TURIN, Italy -- Alfa Romeo's return to the United States, which parent Fiat S.p.A. has weighed since 2000, will be delayed beyond next year, sources say.
Fiat has said that it was aiming for U.S. Alfa sales to start in late 2012. But Fiat-Chrysler CEO Sergio Marchionne is not satisfied with the design of the cars that will lead the brand's comeback, people with knowledge of the matter told Automotive News Europe.
More time is needed -- up to six months -- which could push back the U.S. introduction of the Alfa Romeo Giulia mid-sized sedan and wagon to mid-2013, the sources say.
Sources blame the delay on manufacturing and styling issues with the cars, adding that Marchionne was unhappy with proposals he has seen from Alfa's creative team in Turin.
A Fiat spokesman declined to comment when asked about the Giulia's delay.
Another factor delaying the Giulia: Marchionne is said to be unhappy with design proposals he has seen from Chrysler's U.S.-based stylists in suburban Detroit for the Giulia's two siblings, the replacements for the Chrysler 200 and Dodge Avenger, which are due in 2013.
The timing of the three mid-sized models is linked because they will share a platform, powertrains and major subsystems.
Fiat owns 25 percent of Chrysler Group and is working to integrate the Italian and U.S. automakers.
It is uncertain where the Giulia models will be assembled. In a March 29 presentation to bondholders, Marchionne showed a slide indicating the Giulia sedan and wagon, which will replace the 159 sedan and Sportwagon, would be made in the United States starting in 2013.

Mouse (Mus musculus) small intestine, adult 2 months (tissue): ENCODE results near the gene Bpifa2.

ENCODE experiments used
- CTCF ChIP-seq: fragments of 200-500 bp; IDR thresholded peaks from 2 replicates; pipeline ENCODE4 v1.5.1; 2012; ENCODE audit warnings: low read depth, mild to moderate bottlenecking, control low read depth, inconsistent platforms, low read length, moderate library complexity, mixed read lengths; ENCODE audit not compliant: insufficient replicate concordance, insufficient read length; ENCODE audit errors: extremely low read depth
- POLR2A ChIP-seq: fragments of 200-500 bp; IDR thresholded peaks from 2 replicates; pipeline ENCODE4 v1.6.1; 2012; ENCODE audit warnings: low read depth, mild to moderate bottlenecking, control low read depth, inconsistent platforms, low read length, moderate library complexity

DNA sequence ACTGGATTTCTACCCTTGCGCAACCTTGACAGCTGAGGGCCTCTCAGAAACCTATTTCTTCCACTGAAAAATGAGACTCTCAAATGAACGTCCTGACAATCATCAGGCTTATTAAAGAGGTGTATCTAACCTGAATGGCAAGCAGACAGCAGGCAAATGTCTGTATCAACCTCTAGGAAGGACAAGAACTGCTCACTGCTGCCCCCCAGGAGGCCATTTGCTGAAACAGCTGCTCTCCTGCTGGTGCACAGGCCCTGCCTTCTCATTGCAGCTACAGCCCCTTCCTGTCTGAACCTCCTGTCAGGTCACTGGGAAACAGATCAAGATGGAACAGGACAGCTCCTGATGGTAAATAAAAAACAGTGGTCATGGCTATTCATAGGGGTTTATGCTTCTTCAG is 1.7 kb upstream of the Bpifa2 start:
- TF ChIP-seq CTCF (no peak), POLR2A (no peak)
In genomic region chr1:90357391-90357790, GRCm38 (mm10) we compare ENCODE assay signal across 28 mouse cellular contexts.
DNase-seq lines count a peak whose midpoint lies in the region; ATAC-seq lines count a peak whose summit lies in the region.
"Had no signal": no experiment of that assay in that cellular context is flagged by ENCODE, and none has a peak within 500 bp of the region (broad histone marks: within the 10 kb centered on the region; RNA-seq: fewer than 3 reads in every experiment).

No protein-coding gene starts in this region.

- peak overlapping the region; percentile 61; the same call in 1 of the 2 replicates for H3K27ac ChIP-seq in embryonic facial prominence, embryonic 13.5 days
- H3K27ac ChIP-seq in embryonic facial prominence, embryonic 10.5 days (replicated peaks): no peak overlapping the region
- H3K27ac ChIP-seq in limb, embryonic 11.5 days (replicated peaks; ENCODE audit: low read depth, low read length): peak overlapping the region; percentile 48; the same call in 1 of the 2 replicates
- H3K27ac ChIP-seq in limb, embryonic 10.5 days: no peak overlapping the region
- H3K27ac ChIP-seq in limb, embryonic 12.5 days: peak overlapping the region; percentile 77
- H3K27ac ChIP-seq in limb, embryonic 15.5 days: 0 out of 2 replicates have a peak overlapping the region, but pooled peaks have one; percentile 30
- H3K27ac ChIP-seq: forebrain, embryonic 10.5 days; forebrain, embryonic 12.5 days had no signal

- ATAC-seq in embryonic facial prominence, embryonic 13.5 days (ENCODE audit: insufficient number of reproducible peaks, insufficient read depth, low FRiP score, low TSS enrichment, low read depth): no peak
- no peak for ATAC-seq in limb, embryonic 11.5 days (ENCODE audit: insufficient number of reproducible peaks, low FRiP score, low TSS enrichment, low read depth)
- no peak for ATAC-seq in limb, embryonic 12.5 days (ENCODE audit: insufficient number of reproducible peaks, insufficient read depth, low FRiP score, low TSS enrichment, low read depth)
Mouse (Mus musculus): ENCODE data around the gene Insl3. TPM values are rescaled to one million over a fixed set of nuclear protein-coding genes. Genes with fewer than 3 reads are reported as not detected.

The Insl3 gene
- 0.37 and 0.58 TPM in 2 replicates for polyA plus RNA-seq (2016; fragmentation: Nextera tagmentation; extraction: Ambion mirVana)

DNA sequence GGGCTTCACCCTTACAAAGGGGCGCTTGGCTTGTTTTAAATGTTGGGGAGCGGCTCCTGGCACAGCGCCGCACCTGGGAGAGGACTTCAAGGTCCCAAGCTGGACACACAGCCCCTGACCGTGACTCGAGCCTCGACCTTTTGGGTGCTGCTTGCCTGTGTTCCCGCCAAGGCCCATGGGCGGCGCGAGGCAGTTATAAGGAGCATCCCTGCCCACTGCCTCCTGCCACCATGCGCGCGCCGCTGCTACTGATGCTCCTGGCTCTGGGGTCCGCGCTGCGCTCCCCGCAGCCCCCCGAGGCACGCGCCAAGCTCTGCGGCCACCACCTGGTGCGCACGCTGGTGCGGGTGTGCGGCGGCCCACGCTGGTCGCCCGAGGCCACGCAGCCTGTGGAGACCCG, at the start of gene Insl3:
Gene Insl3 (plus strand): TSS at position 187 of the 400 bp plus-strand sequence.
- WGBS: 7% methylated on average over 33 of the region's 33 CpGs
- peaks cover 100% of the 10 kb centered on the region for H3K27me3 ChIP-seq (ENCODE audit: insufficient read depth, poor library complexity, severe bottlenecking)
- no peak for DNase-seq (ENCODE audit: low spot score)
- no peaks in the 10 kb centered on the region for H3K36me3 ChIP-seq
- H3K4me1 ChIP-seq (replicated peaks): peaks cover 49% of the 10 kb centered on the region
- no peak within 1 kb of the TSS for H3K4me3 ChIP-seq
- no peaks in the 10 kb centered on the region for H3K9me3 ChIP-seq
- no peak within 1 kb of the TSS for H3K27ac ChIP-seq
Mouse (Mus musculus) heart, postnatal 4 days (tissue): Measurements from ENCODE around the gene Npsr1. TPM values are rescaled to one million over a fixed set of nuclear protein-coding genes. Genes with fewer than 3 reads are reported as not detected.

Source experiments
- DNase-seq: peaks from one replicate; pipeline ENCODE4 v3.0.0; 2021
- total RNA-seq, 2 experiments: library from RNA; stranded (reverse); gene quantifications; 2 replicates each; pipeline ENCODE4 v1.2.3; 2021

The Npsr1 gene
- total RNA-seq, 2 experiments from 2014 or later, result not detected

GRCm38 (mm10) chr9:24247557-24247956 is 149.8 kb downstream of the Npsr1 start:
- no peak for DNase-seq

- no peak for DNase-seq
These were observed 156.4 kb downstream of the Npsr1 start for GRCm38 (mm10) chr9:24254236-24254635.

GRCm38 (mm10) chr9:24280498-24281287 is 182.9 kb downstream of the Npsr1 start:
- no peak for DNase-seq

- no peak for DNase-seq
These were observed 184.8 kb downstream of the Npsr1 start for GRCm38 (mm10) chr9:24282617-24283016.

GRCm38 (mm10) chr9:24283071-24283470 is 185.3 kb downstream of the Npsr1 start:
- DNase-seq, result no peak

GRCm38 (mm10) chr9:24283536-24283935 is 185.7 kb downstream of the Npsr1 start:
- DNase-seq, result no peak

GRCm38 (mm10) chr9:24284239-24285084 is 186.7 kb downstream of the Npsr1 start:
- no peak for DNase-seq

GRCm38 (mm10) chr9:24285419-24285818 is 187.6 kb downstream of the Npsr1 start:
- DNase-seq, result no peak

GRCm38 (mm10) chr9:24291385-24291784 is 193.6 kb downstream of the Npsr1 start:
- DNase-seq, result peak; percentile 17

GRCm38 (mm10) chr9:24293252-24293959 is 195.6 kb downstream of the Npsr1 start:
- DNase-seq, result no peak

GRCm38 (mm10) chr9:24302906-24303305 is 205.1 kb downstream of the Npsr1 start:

But a year ago, that slide, which was part of Fiat Group's presentation of its five-year strategic plan, showed the Giulia models being built in Italy and debuting in North America in 2012.
The Fiat spokesman now says the company has not decided where to make the Giulia.
Last December, Marchionne said he "wouldn't be surprised" to see an Alfa built at Chrysler's Sterling Heights Assembly Plant in suburban Detroit.
Sterling Heights, which once was scheduled for closure at the end of 2012, makes the 200 and Avenger. Rivals of those models include the Toyota Camry, Honda Accord, Ford Fusion and Chevrolet Malibu.
Alfa pulled out of the United States in 1995 and has been mulling a return since 2000. Chrysler Group has said many Fiat dealers also will get Alfa franchises.
The sporty brand failed to meet Marchionne's global sales target of 300,000 by 2010; its total volume was just 112,000 last year. Alfa's new target is even tougher: 500,000 sales by 2014, including 85,000 units a year in North America.